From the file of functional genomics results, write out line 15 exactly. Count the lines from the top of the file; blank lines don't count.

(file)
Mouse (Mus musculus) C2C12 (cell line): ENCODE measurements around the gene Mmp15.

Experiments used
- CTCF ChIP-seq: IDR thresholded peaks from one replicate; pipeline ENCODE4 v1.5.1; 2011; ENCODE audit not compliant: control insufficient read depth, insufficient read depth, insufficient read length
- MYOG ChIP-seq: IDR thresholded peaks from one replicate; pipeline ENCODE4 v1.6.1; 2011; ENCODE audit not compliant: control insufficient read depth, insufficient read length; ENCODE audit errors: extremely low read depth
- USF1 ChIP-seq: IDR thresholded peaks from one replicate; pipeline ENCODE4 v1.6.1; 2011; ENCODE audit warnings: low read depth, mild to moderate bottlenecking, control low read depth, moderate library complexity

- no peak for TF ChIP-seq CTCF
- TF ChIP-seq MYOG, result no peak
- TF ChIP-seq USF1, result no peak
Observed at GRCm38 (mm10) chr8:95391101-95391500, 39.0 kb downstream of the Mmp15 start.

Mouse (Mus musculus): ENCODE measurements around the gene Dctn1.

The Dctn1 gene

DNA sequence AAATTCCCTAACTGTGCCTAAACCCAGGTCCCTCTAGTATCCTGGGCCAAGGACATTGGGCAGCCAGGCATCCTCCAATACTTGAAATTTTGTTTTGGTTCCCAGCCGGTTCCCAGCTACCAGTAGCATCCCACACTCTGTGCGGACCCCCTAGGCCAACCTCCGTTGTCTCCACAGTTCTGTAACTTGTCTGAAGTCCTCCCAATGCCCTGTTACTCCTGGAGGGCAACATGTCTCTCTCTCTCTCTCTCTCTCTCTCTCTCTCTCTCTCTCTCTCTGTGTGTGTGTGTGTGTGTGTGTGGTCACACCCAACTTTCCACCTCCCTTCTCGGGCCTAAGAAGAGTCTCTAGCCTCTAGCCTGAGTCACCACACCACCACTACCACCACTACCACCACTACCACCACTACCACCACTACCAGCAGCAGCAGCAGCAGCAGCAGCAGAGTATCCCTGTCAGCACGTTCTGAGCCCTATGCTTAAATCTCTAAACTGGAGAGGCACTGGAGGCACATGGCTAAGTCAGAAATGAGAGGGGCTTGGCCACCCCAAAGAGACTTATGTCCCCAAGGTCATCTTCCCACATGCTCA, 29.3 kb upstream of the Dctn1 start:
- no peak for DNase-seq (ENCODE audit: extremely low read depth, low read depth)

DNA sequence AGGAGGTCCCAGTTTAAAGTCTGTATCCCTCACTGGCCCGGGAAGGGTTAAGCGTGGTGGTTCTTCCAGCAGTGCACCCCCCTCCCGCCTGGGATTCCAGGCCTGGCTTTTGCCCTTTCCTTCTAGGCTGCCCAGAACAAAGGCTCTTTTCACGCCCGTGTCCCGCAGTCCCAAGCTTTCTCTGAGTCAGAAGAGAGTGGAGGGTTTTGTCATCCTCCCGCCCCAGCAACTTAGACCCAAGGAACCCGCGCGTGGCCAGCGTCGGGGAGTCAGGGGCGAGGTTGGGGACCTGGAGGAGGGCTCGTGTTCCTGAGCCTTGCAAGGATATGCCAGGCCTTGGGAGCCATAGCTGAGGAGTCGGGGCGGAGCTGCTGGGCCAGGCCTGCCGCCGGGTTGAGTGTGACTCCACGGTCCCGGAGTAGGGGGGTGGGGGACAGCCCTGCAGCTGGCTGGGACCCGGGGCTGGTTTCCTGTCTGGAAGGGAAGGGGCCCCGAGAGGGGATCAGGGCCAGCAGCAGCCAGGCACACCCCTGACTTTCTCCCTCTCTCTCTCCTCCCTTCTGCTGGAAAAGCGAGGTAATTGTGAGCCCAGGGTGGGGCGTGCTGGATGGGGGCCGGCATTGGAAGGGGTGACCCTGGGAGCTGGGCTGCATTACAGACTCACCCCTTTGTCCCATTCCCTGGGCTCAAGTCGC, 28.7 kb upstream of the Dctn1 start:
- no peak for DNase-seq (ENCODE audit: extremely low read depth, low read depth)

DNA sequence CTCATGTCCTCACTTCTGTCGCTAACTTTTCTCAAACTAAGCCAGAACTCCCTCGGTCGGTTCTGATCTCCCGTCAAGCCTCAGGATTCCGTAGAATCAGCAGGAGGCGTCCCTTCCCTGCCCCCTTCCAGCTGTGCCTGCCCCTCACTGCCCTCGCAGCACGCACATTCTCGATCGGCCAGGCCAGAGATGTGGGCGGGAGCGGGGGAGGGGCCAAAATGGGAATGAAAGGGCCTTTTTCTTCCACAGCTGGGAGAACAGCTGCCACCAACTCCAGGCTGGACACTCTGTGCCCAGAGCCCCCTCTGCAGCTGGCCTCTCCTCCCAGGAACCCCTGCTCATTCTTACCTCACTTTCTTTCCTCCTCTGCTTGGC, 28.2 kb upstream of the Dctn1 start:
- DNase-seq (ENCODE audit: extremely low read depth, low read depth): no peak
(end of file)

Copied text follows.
- no peak for DNase-seq (ENCODE audit: extremely low read depth, low read depth)